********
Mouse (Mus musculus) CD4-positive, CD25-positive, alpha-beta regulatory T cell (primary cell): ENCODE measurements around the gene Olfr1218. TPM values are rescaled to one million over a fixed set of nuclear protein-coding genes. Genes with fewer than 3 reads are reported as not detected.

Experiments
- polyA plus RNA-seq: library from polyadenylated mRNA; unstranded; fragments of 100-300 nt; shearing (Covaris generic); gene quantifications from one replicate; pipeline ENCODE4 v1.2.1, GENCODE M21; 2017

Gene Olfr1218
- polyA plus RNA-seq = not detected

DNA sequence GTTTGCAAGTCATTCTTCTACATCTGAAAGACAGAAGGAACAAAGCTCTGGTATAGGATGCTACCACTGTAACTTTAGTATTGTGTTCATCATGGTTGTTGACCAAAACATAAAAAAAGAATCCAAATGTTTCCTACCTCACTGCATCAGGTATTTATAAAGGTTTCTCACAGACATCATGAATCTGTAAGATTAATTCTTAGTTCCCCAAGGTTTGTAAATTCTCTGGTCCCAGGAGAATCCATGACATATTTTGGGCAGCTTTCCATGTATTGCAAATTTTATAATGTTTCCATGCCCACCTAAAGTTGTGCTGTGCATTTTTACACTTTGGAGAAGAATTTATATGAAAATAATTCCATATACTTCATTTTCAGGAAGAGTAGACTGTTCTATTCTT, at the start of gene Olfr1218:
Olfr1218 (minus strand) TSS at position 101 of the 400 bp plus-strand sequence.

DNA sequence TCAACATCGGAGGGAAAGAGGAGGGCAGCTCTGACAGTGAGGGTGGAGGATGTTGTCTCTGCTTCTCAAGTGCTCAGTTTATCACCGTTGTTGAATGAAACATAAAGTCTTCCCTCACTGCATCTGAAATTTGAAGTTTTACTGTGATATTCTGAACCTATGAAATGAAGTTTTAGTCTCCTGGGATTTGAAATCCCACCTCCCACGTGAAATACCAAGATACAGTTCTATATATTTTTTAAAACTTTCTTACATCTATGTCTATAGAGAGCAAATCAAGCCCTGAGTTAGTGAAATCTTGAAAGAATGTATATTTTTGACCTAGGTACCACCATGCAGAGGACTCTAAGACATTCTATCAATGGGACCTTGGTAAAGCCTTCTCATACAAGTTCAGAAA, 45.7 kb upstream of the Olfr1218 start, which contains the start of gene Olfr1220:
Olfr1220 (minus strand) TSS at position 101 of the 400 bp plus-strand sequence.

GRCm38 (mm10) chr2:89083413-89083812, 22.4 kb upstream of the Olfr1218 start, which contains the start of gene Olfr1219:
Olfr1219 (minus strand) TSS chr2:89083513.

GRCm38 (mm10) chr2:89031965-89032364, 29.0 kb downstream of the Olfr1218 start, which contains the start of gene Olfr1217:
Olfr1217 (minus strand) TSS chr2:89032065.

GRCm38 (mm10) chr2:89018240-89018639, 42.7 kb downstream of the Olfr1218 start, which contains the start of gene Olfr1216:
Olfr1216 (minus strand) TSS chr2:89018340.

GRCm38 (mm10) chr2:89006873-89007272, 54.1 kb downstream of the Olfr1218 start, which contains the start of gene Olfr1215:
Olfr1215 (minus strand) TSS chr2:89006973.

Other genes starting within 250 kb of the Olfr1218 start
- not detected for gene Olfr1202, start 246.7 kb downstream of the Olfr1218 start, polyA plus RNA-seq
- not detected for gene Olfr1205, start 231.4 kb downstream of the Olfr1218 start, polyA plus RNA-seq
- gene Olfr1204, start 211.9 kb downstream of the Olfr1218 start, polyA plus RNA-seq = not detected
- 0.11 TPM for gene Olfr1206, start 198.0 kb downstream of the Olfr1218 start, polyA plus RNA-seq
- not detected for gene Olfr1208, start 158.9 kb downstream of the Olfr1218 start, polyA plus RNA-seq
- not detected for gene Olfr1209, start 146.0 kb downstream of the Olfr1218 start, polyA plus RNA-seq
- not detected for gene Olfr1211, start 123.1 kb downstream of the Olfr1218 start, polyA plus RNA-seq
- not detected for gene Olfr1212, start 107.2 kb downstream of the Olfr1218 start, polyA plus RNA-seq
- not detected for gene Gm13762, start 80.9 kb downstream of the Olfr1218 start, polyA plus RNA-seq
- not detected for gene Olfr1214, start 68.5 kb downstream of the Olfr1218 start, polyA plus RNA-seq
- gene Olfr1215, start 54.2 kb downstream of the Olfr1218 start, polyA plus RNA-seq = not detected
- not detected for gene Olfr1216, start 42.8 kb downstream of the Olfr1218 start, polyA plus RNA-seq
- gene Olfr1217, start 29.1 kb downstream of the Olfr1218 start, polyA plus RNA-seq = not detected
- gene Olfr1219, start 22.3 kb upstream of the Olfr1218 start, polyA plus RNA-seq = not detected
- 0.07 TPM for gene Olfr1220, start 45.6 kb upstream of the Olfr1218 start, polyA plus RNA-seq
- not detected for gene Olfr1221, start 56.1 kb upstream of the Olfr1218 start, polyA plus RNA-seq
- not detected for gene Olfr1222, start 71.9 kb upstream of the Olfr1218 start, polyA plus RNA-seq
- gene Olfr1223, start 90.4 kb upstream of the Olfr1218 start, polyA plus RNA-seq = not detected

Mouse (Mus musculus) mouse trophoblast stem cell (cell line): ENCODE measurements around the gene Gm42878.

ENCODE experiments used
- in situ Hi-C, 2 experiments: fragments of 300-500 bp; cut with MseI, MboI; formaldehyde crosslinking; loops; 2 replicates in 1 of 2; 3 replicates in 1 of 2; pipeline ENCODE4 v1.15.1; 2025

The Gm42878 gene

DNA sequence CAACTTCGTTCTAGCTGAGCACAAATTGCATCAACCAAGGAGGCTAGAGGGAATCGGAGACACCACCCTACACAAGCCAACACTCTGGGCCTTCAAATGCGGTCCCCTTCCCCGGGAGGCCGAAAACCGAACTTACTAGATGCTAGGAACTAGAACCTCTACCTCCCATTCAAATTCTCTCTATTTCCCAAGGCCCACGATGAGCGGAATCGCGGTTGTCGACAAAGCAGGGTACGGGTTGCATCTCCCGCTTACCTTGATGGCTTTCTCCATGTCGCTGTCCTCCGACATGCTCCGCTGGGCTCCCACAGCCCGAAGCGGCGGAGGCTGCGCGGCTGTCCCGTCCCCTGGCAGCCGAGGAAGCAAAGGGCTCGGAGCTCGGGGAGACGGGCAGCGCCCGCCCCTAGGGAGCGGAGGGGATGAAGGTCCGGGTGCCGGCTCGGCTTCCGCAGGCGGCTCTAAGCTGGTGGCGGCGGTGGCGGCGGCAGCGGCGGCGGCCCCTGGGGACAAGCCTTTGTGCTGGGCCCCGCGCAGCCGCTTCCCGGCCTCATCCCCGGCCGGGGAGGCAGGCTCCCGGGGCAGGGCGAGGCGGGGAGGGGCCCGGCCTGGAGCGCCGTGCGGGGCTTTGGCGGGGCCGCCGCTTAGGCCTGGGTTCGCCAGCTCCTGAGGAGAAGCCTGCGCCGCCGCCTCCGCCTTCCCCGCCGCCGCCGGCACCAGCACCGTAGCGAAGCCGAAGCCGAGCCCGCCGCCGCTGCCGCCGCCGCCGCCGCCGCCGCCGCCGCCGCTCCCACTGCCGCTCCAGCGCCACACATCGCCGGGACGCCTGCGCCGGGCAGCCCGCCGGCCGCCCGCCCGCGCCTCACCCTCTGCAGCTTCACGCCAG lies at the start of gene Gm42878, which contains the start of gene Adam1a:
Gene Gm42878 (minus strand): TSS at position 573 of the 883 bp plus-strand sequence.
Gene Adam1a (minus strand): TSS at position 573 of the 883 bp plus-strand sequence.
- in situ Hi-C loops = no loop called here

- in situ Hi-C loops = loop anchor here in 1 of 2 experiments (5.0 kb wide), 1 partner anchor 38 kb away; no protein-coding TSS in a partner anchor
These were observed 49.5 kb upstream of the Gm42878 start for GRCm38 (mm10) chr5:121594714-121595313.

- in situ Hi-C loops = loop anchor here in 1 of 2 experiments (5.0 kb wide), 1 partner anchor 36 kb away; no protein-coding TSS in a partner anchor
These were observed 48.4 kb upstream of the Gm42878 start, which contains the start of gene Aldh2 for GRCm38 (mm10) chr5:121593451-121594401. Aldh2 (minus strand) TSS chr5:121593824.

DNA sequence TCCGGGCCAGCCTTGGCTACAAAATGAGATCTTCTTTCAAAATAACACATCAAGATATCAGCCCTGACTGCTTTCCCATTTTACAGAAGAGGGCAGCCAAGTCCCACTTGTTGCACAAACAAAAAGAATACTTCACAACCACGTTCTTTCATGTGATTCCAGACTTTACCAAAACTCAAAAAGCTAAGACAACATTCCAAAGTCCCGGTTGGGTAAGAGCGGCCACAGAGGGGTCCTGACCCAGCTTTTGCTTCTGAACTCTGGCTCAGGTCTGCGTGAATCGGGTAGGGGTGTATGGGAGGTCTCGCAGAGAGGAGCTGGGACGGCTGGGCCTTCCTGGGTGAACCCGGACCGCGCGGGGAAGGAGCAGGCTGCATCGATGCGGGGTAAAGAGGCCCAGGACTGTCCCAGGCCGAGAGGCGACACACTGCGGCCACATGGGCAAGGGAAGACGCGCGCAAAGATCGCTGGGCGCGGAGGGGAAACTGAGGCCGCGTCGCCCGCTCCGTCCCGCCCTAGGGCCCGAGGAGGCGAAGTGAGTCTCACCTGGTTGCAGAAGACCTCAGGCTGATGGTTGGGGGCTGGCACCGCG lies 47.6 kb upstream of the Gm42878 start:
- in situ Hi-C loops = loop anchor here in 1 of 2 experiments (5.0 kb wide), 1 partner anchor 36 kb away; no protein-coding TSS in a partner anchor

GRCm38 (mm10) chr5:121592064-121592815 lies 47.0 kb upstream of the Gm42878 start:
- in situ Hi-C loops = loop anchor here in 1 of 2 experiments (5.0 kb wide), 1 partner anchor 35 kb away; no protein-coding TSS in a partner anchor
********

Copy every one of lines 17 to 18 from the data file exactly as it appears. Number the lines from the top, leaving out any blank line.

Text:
Olfr1215 (minus strand) TSS chr2:89006973.

Other genes starting within 250 kb of the Olfr1218 start